Tech / Tech Articles

Iron Eagle: Building an Iron-Block LQ4 LS Engine

Chevy fan or not, you can’t deny the performance potential of GM’s LS series engines. They share most internal and external components with each other and fit in nearly any place a Gen I Chevy small block can fit. When you see Mustang folks run LS engines, you know GM hit a home run.

We set out to assemble a 500-ish horsepower, high-torque LS engine for one of our projects, a 1971 Buick GS. We wanted a minimum 6.0 liters (366 CID) of displacement and an iron block for strength. There are several iron-block 6.0 liter LS engines from the factory. Most notable are the LQ4 and LQ9 Vortec, used in the GM’s 1500 and 2500HD series trucks (Gen III/IV LS truck engines are all Vortec).

The LQ4 has 9.4:1 compression and the LQ9 clocks in at 10.0:1 compression. We might use a power adder down the road, so we went looking for an LQ4. It’s a regular inhabitant of most salvage yards, typically with 150-200,000 miles on it. It’s also a sought-after engine with a price tag to match. We could not find one with less than 200,000 miles for less than $1,500 locally.

That is when we started looking at rebuilt short blocks. Summit Racing offers an ATK LQ4 6.0L short block for around $2,000. Considering we will be upgrading the heads, cam, intake, and other components, this is about as perfect a deal as we could have hoped for.

Browsing the Summit Racing website for our upgrade parts, we opted for a set of Trick Flow GenX® 220 aluminum cylinder heads. These LS2-style heads feature as-cast 220cc intake runners and CNC-machined 65cc combustion chambers with 2.055 inch intake/1.57 inch exhaust valves. Even with the as-cast runners (Trick Flow calls them Fast As Cast®), the heads flow some impressive numbers. With no porting, the GenX 220s flow 306 cfm at .550 inches of lift. The real story is the mid-lift airflow numbers, which range from 133 cfm at .200 inches of lift to 297 cfm at .500 inches. That beats stock LS2 heads, especially above .200 inches of lift.

Camshaft selection was kept conservative as we were looking for low- and mid-range torque as opposed to top-end horsepower. Our Comp Cams XFI RPM hydraulic roller cam has 212 degrees duration @ .050 inch and .558 inches of valve lift on a 115 degree lobe separation—ideal for our LQ4. We can swap in a bigger cam down the road if so inclined.

Induction is handled by a FAST LSXR composite intake and a 104mm throttle body. We picked up a Holley Performance LS swap oil pan for a Camaro, which will work on our A-body GS with little modification.

One of the biggest lessons we learned from this build is that there are about a bajillion little sensors, special bolts, and covers that you need to complete an LS build. We highly suggest picking up a high-mileage core from a salvage yard if you plan on building your own. The couple of hundred dollars you spend on a core could easily save you a few hundred more in the small parts.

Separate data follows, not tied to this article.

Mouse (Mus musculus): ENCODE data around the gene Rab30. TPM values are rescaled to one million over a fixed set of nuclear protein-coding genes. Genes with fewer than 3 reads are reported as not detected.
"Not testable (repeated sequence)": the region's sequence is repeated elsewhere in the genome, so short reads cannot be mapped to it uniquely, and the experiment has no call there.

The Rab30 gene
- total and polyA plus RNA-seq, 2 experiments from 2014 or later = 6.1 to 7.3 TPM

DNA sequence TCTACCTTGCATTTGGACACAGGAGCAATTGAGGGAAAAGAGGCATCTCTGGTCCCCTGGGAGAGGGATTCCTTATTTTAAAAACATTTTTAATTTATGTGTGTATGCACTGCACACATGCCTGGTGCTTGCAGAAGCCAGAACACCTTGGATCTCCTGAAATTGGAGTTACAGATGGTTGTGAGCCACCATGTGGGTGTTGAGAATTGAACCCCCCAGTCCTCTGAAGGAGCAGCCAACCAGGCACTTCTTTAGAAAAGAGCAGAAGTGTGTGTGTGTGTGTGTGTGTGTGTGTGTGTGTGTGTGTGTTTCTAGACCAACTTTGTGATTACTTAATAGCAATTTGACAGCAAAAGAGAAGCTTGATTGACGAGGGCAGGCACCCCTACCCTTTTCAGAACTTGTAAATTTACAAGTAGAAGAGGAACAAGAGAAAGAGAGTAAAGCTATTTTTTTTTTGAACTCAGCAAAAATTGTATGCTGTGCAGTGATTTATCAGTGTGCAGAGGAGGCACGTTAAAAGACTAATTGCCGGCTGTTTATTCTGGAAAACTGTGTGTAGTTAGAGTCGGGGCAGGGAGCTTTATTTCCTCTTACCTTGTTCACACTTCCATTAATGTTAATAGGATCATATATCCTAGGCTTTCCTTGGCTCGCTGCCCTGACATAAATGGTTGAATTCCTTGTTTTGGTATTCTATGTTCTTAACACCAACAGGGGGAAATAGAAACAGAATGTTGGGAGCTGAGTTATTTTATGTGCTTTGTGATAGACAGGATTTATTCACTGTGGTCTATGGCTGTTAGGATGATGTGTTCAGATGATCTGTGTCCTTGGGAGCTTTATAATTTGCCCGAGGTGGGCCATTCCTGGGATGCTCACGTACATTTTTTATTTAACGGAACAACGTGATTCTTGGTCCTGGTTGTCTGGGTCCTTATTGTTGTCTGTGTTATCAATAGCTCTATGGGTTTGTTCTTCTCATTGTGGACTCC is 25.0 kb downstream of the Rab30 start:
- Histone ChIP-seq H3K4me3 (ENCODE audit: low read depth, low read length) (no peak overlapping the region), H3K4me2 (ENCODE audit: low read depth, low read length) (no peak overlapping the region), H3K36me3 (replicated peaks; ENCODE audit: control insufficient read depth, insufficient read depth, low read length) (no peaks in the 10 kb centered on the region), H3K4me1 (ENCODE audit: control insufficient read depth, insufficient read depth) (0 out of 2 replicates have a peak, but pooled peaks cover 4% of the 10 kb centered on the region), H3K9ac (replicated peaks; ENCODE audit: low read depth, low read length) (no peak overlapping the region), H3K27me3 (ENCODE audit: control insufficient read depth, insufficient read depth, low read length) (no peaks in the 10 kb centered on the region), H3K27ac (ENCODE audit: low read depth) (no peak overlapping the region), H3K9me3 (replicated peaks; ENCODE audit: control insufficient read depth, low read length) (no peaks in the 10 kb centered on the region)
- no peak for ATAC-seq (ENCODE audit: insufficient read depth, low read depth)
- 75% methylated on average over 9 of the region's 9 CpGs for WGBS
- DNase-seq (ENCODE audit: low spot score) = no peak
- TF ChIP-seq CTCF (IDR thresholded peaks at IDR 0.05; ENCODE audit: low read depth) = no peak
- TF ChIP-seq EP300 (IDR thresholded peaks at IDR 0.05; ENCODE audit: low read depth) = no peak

We put the long block together in the Red Dirt Rodz shop. Like most projects, it’s the little parts that get you. Fortunately, Summit Racing carries the bits and pieces needed so you don’t have to scrounge the yards or pay big money at the dealer. Using this article as a guide, you can have those parts in hand before you start building.

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Our build starts with an ATK LQ4 short block from Summit Racing. It’s based on a hand-picked core that’s had the main bores aligned and honed. ATK then installs an OE GM cast crank with an early 24x crank reluctor wheel, powdered metal rods, and OE-style dished pistons with moly rings. The block comes to you with cam bearings, oil gallery plugs, and freeze plugs installed.

First order of assembly business was slipping the crank gear and oil pump ring from the COMP Cams timing set onto the crank snout.

Unlike a Gen I small block Chevy, the LS uses a rear cover. We ordered this from Summit Racing.

The COMP Cams XFI RPM roller cam was slathered with Royal Purple Max-Tuff assembly lube and slipped into the block. COMP describes the grind as an LS6 upgrade with a very wide power range, good drivability, and excellent throttle response.

LS engines use a retainer plate to secure the cam. This one is from COMP Cams. There is an O-ring that seals the oil galleys—do not forget it. Each retainer bolt got a dab of medium threadlocker before being torqued to spec. The bolts are not supplied with the plate; you can source them from Summit Racing.

COMP Cams’ timing set has a cam sprocket that lets you set cam timing wherever you want between six degrees advanced and retarded. The three-keyway crank sprocket provides another four degrees of adjustment.

LS oil pumps go on after the timing chain is installed. You will need to source bolts for this as well.

There are two timing covers for LS engines—one with provisions for a front cam sensor and one for engines with a rear-mounted sensor. This is a front sensor cover. The gaskets on LS engines are almost all the reusable O-ring-type, including the timing cover. We used Fel-Pro gaskets on this build. The cover is secured to the block with ARP stainless steel bolts.